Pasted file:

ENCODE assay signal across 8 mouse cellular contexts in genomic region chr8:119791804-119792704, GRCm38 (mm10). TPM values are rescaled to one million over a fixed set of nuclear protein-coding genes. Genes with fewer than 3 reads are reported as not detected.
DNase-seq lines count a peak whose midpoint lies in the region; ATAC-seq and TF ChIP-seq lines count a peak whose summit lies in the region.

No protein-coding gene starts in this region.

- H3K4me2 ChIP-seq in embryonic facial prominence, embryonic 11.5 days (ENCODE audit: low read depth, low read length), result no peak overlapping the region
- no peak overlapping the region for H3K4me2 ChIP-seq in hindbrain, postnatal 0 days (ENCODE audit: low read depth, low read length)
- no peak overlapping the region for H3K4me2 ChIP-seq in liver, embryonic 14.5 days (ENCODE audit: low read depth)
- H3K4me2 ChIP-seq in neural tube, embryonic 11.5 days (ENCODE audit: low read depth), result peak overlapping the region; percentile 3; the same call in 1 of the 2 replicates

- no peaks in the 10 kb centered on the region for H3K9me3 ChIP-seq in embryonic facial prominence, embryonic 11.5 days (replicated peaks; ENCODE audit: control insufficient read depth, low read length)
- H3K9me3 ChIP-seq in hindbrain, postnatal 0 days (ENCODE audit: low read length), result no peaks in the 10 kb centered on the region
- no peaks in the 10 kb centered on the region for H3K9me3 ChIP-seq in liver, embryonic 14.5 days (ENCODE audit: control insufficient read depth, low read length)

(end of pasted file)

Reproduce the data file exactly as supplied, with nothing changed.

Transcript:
ENCODE assay signal across 8 mouse cellular contexts in genomic region chr8:119791804-119792704, GRCm38 (mm10). TPM values are rescaled to one million over a fixed set of nuclear protein-coding genes. Genes with fewer than 3 reads are reported as not detected.
DNase-seq lines count a peak whose midpoint lies in the region; ATAC-seq and TF ChIP-seq lines count a peak whose summit lies in the region.

No protein-coding gene starts in this region.

- H3K4me2 ChIP-seq in embryonic facial prominence, embryonic 11.5 days (ENCODE audit: low read depth, low read length), result no peak overlapping the region
- no peak overlapping the region for H3K4me2 ChIP-seq in hindbrain, postnatal 0 days (ENCODE audit: low read depth, low read length)
- no peak overlapping the region for H3K4me2 ChIP-seq in liver, embryonic 14.5 days (ENCODE audit: low read depth)
- H3K4me2 ChIP-seq in neural tube, embryonic 11.5 days (ENCODE audit: low read depth), result peak overlapping the region; percentile 3; the same call in 1 of the 2 replicates

- no peaks in the 10 kb centered on the region for H3K9me3 ChIP-seq in embryonic facial prominence, embryonic 11.5 days (replicated peaks; ENCODE audit: control insufficient read depth, low read length)
- H3K9me3 ChIP-seq in hindbrain, postnatal 0 days (ENCODE audit: low read length), result no peaks in the 10 kb centered on the region
- no peaks in the 10 kb centered on the region for H3K9me3 ChIP-seq in liver, embryonic 14.5 days (ENCODE audit: control insufficient read depth, low read length)